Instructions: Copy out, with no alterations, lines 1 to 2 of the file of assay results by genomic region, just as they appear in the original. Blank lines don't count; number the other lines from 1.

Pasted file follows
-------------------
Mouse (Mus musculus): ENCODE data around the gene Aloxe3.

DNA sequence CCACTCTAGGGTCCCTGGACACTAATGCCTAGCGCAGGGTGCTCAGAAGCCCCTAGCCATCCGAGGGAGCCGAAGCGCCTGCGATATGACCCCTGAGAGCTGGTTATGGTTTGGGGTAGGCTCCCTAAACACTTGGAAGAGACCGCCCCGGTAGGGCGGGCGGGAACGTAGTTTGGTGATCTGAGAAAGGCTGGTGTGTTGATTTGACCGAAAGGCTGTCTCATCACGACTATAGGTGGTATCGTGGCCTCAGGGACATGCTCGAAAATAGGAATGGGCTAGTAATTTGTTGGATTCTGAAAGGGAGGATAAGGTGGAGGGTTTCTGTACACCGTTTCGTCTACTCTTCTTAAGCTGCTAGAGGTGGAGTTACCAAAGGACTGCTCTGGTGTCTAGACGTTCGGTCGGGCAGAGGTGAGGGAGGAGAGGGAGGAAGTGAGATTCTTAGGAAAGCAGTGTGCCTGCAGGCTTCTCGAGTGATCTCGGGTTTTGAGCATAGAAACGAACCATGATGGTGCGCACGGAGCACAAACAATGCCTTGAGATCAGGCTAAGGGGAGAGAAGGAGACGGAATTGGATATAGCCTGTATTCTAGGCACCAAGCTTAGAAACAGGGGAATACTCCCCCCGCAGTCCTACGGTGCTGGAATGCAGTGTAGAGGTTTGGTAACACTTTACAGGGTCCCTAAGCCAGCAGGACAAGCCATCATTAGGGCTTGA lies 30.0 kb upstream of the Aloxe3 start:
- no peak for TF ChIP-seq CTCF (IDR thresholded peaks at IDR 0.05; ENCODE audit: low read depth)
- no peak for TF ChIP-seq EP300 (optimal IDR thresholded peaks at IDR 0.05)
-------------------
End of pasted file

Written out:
Mouse (Mus musculus): ENCODE data around the gene Aloxe3.

DNA sequence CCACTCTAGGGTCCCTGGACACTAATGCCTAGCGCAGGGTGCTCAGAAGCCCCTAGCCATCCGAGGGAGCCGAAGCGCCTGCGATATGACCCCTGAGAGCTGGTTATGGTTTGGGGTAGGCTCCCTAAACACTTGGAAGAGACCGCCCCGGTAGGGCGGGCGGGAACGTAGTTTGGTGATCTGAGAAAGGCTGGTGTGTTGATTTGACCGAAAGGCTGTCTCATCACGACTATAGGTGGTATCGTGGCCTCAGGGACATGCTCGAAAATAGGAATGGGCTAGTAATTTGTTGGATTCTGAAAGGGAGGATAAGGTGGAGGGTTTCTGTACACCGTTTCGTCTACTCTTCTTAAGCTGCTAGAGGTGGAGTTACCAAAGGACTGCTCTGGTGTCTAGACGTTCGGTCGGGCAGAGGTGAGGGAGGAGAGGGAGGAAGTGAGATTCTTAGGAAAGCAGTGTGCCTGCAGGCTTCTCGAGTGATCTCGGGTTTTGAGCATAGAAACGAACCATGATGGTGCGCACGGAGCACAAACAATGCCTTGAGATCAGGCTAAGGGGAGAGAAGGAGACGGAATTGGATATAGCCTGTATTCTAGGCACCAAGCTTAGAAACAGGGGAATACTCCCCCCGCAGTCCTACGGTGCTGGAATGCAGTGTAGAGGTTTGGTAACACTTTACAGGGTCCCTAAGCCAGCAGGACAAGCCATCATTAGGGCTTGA lies 30.0 kb upstream of the Aloxe3 start: